The role of research in the logo design process can be a contentious issue. At its best, research reveals customers’ broader relationship with the brand, its strengths and gaps, possibilities and permissions. At its worst, it’s a cross between a beauty pageant and the shock jock banter of sports radio. Research does, and should, play a valuable role in the process, but it is important to be very clear about what you are trying to achieve through it.
One of the most important insights in the logo development process is a deep understanding of the business context. Knowing whether a brand is moving from a position of strength or weakness matters and should inform the types of research that will add value to the process.
Many brands choose to evolve their logos while in a position of strength, as changing a logo can be a very effective means to signal a strategic shift. Southwest introduced a new logo to help the company expand internationally and attract more business travelers. Starbucks wanted a new face to help it sell products that didn’t contain coffee while expanding into third-party environments like supermarket shelves. When making a logo change from a position of strength, the design should aim to leverage, focus and amplify existing equities of the brand. How do you know which ones those are? A mix of quantitative research, which can provide statistically significant data points to help convince management, and qualitative research, which can explain why a design performs well or doesn’t and offer insights that can guide development, to check the design’s alignment against very specific criteria can help.
Designing from a position of weakness—e.g., when a brand is seeing a dip in its relevance or needs to address negative media attention—requires a different research approach. In these situations, qualitative research can be helpful to understand the broader relationship audiences have with the brand. Unlike quantitative, qualitative research helps brands build the larger narrative, guiding not just the permission to change or degree of change, but also how to overcome negative barriers and craft the new messaging platform.
It’s not surprising that regional and international markets can interpret the idioms of design like colors, shapes and fonts differently. Countries, for example, have an affinity for colors representative of their nation or tied to their national flag. Yellow brands are unusual in the U.S., yet they proliferate in Australia and Brazil. Red brands abound in Canada. And while green has eco associations in the U.S., it signals a national pride in Ireland.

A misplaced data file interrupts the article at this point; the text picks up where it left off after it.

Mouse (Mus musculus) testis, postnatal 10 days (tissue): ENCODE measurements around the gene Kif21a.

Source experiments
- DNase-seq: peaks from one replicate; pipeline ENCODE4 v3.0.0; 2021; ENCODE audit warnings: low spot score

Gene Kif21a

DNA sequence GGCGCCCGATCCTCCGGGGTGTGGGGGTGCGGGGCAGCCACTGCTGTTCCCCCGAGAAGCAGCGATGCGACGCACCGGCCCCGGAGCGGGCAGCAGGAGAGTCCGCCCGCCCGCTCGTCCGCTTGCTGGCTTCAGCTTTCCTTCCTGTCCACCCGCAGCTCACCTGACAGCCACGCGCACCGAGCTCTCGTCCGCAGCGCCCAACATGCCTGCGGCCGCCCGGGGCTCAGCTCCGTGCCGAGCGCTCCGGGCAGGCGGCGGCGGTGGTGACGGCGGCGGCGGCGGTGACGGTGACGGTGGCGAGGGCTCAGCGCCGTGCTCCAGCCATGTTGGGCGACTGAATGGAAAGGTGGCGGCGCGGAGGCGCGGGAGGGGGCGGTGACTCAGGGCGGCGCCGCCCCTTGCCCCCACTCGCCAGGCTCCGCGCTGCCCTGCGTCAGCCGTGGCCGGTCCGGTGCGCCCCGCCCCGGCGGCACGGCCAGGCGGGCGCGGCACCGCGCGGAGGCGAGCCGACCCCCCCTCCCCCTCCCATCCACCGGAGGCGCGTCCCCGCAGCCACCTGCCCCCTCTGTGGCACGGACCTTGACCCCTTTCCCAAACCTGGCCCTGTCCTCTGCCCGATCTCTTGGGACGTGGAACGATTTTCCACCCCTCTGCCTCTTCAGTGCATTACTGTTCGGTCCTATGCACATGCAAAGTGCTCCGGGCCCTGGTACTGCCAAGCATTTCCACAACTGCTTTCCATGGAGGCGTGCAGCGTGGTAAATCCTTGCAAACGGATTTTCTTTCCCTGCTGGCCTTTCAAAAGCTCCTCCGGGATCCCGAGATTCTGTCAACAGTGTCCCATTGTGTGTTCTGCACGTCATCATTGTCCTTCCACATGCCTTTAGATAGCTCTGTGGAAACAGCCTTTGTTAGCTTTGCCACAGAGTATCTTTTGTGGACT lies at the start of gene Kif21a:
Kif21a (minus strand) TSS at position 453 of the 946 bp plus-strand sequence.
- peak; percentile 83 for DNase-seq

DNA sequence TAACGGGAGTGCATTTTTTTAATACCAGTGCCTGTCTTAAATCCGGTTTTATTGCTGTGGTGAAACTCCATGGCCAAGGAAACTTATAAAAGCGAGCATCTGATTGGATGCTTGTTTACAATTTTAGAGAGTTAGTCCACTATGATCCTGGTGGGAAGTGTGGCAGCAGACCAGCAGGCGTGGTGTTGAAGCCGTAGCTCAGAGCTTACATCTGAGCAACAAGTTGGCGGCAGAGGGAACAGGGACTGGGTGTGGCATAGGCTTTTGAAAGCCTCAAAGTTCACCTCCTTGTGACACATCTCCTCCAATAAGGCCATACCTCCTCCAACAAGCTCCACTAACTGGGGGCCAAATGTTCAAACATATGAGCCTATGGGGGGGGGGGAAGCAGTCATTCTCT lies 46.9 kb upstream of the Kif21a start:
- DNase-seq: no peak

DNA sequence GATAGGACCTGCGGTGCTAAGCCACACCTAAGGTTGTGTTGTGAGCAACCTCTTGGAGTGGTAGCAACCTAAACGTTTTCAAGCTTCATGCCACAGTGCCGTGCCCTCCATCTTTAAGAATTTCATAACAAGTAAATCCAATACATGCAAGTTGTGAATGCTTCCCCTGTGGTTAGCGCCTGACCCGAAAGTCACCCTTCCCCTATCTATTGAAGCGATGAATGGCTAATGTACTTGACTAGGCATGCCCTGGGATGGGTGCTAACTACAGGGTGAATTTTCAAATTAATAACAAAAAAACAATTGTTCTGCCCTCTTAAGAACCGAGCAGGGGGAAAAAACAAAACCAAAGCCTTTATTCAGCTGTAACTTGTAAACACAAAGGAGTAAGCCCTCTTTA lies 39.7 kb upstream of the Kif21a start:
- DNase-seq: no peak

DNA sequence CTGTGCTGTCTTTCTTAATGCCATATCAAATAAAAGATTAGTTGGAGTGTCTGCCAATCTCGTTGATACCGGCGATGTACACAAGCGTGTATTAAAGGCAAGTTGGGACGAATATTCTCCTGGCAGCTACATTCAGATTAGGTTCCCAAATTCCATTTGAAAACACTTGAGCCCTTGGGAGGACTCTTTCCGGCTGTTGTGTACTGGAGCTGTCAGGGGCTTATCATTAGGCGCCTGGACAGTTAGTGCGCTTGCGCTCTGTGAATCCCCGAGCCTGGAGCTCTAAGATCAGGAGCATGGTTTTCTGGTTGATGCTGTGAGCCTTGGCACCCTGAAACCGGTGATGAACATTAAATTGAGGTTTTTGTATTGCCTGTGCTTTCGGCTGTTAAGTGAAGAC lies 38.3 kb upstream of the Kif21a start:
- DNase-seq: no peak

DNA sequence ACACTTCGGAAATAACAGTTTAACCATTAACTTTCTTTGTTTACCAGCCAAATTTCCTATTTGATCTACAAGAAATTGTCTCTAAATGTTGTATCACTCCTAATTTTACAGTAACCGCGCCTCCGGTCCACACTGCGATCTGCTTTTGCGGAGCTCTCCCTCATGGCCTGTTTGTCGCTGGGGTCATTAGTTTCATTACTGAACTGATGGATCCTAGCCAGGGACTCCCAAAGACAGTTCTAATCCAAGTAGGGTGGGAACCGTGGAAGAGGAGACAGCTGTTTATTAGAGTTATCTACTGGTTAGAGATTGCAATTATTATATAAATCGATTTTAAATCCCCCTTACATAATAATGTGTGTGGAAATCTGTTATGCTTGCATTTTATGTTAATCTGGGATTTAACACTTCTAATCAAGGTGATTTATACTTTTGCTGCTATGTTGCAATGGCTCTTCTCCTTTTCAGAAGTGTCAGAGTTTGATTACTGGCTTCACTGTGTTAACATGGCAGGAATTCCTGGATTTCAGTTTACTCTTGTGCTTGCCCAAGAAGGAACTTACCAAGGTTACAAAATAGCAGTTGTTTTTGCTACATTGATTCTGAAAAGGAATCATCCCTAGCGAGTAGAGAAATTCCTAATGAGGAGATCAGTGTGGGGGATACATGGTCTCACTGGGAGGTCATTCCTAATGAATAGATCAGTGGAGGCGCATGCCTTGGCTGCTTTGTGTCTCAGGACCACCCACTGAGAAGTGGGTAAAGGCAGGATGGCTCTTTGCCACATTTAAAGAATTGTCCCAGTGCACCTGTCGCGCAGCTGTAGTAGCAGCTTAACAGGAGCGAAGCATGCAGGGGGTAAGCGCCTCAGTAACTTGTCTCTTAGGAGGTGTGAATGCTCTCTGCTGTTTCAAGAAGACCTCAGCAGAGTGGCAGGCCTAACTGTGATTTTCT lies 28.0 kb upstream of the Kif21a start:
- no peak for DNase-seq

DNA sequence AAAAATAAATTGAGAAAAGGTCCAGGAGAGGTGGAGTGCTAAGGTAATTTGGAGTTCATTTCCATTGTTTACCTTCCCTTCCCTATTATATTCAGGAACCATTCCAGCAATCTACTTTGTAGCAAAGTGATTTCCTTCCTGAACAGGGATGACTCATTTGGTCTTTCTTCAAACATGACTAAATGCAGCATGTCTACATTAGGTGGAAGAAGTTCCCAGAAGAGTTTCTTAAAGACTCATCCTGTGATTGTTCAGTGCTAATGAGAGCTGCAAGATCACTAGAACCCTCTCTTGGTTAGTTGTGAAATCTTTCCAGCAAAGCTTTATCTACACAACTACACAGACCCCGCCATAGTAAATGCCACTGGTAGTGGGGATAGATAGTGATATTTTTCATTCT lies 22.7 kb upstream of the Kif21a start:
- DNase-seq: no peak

International markets can also have a very different perspective, experience and understanding of the brand and its equities. One of the more challenging aspects of global research is choosing the research moderator. The very definition of research and its cultural norms can be quite different in different countries. Where a local moderator can be invaluable, it’s also essential to make sure you develop a consistent and coherent orientation, goals and expectations for global groups. It is shockingly common for brands to run into situations where the moderator reveals a subtle bias implicitly or explicitly or looks to solve rather than elicit and learn. Variances can be mitigated by leveraging an organization’s global talent to help monitor and guide the process.
Putting research to work
To get the most appropriate learnings out of research, it’s important to keep the following in mind.
Designs should be evaluated against the company’s strategic objectives, versus what a client may like and dislike. Likes and dislikes tend to force respondents to take a position that they then feel they have to defend, which clouds feedback. Confirmation bias can also distort feedback by supporting one respondents’ point of view versus the larger strategic objective. It’s important to map each of the options against the brand strategy and purpose to keep the process as objective as possible.
New designs cannot be expected to perform as well against familiar incumbents and therefore must be evaluated on their individual strengths and weaknesses. It is rare that something new will outperform an incumbent. Nostalgia can be very powerful, as there is comfort in the familiar, and change, however insignificant, can be viewed with suspicion. By dissecting the broader brand system and eliciting feedback around the brand experience we can uncover opportunities in new designs otherwise overlooked.
No single design can express all desired attributes. Logo testing often reveals additional opportunities that can be addressed in the broader communications system and in communication. The logo encapsulates the ambition and promise of the brand. But craft aside, its strengths and weaknesses are largely a reflection of the experiences customers have with the brand.
Change is not without risk. But as a recent Fortune 100 client pointed out, “Sometimes the greatest risk is in not changing.” When guided by the right research, change can pay huge dividends for a brand: building new resonance, providing a new lease on life or establishing new meaning in markets previously unattainable.